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    • Michelle Millette

      Happy Birthday Bruce Lee. Though he only starred in a handful of films, Bruce Lee’s hold on the world’s imagination is still as strong as his own steel fist. The actor and martial artist died on July 20, 1973, but he still lives on as a kung fu icon. (see more — Bruce Lee: Way of the Dragon)

    • Mark Finn

      The first kung fu movie I remember watching was Enter the Dragon. There's something hypnotic about Bruce Lee and of course, the legends that surround him.

    • Ida Jackson

      one of the best role models of lean and toned physiques. the fat loss involved before getting this lean is serious business but absolutely achievable! #loseweight #fatloss #secret2fatloss inspirational-motivational

    • Tristan Griffeyjones

      The Best Bruce Lee Quotes

    • Kamal Haasan

      Bruce Lee {Philosopher, Martial Artist, Actor, Film-maker, Founder of Jeet Kune Do, Mentor, Inspiration}

    • Patti Noe

      "Be like water making its way through cracks. Do not be assertive, but adjust to the object, and you shall find a way around or through it. If nothing within you stays rigid, outward things will disclose themselves. Empty your mind, be formless. Shapeless, like water. If you put water into a cup, it becomes the cup. You put water into a bottle and it becomes the bottle. You put it in a teapot, it becomes the teapot. Now, water can flow or it can crash. Be water, my friend." ~ Bruce Lee

    More from this board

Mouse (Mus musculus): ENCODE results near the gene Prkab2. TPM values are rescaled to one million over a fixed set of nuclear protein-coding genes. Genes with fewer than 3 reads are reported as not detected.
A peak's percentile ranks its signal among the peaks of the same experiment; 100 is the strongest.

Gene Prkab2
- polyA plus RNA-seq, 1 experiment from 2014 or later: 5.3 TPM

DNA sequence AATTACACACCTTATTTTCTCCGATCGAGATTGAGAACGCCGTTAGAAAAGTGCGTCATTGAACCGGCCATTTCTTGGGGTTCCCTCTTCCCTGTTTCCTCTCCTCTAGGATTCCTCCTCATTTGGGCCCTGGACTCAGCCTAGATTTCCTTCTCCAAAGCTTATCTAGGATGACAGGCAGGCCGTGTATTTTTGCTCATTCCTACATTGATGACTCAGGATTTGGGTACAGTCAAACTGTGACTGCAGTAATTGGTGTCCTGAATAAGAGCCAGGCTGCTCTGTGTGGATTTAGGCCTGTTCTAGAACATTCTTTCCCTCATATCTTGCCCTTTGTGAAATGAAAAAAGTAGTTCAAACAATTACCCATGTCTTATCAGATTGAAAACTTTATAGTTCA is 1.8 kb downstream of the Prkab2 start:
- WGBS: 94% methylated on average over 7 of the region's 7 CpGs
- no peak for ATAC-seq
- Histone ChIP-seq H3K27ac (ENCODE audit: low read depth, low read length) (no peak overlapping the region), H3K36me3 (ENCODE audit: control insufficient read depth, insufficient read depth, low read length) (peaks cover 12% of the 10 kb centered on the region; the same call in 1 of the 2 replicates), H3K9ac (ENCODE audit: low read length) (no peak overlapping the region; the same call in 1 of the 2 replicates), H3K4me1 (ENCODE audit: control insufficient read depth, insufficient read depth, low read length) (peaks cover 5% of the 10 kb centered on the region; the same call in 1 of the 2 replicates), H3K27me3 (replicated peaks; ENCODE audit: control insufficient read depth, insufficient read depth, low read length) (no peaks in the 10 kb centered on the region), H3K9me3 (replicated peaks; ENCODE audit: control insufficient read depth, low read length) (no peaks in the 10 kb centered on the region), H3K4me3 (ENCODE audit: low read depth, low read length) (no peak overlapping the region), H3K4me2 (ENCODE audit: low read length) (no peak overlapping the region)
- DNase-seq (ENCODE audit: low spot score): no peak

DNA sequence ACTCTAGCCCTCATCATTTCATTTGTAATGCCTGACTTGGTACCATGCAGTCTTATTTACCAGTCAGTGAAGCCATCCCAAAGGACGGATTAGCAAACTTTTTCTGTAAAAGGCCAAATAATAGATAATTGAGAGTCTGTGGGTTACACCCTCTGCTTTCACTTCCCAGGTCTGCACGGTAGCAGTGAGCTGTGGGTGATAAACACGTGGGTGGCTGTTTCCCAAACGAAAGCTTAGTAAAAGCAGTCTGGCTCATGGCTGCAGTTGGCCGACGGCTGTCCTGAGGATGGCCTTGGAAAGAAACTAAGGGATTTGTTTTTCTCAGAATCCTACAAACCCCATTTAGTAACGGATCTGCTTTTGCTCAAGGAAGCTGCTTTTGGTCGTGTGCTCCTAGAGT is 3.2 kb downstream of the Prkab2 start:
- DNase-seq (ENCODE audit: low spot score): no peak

"I am an example of what is possible when girls from the very beginning of their lives are loved and nurtured by people around them. I was surrounded by extraordinary women in my life who taught me about quiet strength and dignity." ~ First Lady Michelle Obama

    Malala inspires girls with her courage to speak out against political oppression #RaisingMsPresident

    Julia Child

    Jimmy Carter was the first president to be born in a hospital. He was born on October 1, 1924 at the Wise Sanitarium in Plains, Georgia – now the Lillian G. Carter Nursing Center – which is still in use today. Photo is of him, age 15, at a FFA Camp. (History By Zim)

    Violet Constance Jessop - The Unsinkable Woman. She survived all 3 of the White Star Line’s sister ships' disasters. She was a stewardess aboard the Olympic when it collided with a ship in 1911. She was a stewardess aboard the Titanic when it hit the iceberg. The Britannic was made into a hospital ship for WWI. Violet became a nurse & was working aboard when an explosion sank the ship. Violet continued to work for shipping lines until she retired in 1950. She died in 1971 of heart failure.

    Shortly after the Japanese attack on Pearl Harbor, Colonel Ruby Bradley was captured by the Japanese in the Philippines. After her capture, Bradley continued to work as a nurse in prisoner of war camps until 1945. She is the most-decorated woman in US military history.

    Barack Obama and his mother

    Having a father in the entertainment business, Lee started in the film industry when he was still a baby. By the age of 18 he'd starred in 20 films. This poster is from the 1950 Hong Kong film "The Kid" (or "My Son A-Chang") in which Lee had his first leading role.

    “Linda and I aren't one and one. We are two halves that make a whole -- two halves fitted together are more efficient than either half would ever be alone!” (Bruce Lee)